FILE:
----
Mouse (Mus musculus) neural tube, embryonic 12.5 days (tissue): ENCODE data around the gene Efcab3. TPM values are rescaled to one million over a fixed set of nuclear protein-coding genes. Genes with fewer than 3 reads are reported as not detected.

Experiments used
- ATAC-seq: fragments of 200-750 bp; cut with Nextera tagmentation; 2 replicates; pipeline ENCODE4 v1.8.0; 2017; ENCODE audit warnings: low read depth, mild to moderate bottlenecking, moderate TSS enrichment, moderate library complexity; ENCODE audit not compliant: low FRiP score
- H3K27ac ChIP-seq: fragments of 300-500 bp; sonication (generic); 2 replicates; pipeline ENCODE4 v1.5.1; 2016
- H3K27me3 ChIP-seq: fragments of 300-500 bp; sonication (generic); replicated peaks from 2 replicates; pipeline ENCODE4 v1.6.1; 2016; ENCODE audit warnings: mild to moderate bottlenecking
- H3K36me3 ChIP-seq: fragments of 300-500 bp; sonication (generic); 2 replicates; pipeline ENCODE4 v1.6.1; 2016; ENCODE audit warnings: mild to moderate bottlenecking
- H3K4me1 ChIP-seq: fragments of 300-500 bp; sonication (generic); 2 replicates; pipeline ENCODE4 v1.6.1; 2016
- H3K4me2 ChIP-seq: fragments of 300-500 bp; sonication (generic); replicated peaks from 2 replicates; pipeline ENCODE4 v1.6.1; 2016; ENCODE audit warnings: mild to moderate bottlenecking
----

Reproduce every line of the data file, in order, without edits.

Mouse (Mus musculus) neural tube, embryonic 12.5 days (tissue): ENCODE data around the gene Efcab3. TPM values are rescaled to one million over a fixed set of nuclear protein-coding genes. Genes with fewer than 3 reads are reported as not detected.

Experiments used
- ATAC-seq: fragments of 200-750 bp; cut with Nextera tagmentation; 2 replicates; pipeline ENCODE4 v1.8.0; 2017; ENCODE audit warnings: low read depth, mild to moderate bottlenecking, moderate TSS enrichment, moderate library complexity; ENCODE audit not compliant: low FRiP score
- H3K27ac ChIP-seq: fragments of 300-500 bp; sonication (generic); 2 replicates; pipeline ENCODE4 v1.5.1; 2016
- H3K27me3 ChIP-seq: fragments of 300-500 bp; sonication (generic); replicated peaks from 2 replicates; pipeline ENCODE4 v1.6.1; 2016; ENCODE audit warnings: mild to moderate bottlenecking
- H3K36me3 ChIP-seq: fragments of 300-500 bp; sonication (generic); 2 replicates; pipeline ENCODE4 v1.6.1; 2016; ENCODE audit warnings: mild to moderate bottlenecking
- H3K4me1 ChIP-seq: fragments of 300-500 bp; sonication (generic); 2 replicates; pipeline ENCODE4 v1.6.1; 2016
- H3K4me2 ChIP-seq: fragments of 300-500 bp; sonication (generic); replicated peaks from 2 replicates; pipeline ENCODE4 v1.6.1; 2016; ENCODE audit warnings: mild to moderate bottlenecking